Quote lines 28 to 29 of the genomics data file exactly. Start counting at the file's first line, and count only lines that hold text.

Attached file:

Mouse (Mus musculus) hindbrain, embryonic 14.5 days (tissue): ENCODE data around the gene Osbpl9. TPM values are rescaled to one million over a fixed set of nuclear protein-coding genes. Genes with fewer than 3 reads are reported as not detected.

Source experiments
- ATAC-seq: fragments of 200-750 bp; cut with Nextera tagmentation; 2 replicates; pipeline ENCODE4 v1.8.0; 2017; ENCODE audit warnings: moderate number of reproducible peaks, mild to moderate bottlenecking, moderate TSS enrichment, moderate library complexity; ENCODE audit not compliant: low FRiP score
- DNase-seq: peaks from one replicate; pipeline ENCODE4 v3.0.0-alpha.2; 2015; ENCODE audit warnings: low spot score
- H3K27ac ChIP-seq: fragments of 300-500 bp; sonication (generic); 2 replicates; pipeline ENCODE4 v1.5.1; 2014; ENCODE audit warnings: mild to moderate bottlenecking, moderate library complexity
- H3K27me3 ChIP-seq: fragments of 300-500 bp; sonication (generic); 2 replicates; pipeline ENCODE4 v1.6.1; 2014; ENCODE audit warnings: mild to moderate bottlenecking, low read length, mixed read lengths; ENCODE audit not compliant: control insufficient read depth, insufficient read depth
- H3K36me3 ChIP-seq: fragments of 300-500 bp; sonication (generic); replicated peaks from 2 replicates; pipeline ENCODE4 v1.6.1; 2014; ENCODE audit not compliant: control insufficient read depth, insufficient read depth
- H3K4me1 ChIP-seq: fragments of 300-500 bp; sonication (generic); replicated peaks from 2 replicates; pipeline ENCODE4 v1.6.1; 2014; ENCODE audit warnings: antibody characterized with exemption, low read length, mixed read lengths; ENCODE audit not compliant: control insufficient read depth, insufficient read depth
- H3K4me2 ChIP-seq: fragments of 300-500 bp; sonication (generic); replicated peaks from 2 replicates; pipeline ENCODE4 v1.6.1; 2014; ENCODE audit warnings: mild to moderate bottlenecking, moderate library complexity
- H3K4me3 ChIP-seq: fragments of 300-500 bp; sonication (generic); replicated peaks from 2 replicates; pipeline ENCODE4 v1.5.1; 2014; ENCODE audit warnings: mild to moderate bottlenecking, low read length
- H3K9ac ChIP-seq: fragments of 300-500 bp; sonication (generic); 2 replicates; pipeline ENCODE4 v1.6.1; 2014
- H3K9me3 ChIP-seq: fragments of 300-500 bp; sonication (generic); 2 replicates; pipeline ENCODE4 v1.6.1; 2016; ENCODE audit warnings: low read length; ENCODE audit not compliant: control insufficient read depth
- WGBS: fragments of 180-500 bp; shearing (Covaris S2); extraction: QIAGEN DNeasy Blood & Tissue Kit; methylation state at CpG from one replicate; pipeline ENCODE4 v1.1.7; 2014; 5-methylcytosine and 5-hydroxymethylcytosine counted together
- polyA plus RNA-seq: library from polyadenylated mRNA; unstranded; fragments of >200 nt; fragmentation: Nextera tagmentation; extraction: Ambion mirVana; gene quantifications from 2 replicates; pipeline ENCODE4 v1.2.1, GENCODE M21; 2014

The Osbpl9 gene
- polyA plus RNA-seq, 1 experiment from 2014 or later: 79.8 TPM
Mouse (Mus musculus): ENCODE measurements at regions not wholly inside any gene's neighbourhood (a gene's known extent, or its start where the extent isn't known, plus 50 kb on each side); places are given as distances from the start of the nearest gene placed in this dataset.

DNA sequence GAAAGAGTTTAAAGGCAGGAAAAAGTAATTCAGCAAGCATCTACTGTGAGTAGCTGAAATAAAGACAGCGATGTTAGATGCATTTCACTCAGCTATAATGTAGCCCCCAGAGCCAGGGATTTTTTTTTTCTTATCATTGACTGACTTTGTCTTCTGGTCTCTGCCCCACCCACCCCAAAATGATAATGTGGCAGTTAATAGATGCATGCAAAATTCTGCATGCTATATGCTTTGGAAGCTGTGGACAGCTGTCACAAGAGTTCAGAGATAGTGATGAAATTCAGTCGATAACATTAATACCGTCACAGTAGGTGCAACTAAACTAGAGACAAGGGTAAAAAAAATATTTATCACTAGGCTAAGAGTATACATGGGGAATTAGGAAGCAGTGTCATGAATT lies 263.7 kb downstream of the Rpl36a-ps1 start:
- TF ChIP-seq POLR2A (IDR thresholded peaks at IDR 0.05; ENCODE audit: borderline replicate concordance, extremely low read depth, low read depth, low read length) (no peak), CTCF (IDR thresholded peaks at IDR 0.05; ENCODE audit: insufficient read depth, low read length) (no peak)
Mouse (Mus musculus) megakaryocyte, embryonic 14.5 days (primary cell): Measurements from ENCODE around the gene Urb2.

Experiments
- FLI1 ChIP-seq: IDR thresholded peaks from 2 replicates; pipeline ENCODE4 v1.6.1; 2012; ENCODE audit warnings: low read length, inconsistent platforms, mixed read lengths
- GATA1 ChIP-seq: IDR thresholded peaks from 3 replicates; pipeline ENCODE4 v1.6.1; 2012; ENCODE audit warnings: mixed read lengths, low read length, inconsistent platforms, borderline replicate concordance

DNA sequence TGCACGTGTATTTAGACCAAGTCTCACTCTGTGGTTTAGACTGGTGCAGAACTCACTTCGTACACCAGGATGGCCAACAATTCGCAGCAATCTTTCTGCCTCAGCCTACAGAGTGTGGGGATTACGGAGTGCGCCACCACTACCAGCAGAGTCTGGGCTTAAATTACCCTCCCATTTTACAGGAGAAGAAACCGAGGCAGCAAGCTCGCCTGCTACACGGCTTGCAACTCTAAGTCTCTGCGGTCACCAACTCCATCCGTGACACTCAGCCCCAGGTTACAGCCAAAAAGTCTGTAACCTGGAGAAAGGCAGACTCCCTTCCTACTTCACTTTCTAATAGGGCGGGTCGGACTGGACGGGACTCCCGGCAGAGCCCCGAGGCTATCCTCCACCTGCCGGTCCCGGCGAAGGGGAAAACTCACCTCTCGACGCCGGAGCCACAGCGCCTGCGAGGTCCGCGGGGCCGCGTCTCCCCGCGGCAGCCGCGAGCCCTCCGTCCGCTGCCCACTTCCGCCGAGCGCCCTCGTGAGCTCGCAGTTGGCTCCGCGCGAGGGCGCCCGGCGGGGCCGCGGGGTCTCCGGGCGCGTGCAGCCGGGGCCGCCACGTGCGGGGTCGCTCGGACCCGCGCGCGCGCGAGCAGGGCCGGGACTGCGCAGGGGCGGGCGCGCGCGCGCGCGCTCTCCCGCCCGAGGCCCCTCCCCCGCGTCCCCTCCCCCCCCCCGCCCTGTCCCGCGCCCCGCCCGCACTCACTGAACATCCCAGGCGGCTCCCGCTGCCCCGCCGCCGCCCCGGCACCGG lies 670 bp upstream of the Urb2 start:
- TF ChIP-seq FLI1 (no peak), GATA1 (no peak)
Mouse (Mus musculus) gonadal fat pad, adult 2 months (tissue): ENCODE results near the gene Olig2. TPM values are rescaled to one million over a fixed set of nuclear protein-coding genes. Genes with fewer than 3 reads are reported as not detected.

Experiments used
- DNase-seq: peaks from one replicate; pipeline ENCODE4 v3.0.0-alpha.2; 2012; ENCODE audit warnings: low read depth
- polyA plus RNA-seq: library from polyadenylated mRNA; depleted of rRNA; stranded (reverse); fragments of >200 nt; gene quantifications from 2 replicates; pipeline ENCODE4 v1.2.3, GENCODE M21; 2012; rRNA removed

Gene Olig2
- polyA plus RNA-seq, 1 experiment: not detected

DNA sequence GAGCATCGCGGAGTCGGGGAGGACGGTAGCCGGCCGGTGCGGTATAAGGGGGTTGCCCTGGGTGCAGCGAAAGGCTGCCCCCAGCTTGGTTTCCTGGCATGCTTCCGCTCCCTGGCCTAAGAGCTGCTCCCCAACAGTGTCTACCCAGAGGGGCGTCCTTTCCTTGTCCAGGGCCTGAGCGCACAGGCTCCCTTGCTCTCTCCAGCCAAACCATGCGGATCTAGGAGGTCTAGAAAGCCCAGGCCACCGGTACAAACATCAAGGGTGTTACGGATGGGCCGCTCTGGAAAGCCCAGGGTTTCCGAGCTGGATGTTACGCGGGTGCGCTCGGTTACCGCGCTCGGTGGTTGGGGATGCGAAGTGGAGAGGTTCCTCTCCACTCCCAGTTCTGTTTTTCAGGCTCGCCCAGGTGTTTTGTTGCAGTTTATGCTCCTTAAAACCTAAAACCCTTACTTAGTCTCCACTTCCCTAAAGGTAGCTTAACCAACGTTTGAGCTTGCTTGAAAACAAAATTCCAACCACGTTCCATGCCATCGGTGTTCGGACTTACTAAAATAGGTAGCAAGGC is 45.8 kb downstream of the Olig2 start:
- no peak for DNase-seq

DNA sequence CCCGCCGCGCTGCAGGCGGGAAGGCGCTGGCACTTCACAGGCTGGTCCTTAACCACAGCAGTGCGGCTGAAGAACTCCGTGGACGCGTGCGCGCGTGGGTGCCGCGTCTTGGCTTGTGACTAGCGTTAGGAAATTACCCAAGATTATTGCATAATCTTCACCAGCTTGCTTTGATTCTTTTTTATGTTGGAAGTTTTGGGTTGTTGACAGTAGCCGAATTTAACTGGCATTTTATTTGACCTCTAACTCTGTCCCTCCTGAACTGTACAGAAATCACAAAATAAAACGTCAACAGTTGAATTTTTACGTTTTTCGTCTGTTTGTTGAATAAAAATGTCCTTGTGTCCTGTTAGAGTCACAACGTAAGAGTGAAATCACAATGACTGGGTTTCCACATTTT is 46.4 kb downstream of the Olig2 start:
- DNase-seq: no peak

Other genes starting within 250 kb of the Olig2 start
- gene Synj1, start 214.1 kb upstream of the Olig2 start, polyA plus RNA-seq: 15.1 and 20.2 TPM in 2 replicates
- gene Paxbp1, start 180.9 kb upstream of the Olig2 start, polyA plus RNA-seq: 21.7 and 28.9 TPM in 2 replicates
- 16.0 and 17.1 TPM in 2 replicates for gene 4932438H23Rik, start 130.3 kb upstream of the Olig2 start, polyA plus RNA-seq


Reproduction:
- DNase-seq: peaks from one replicate; pipeline ENCODE4 v3.0.0-alpha.2; 2012; ENCODE audit warnings: low read depth
- polyA plus RNA-seq: library from polyadenylated mRNA; depleted of rRNA; stranded (reverse); fragments of >200 nt; gene quantifications from 2 replicates; pipeline ENCODE4 v1.2.3, GENCODE M21; 2012; rRNA removed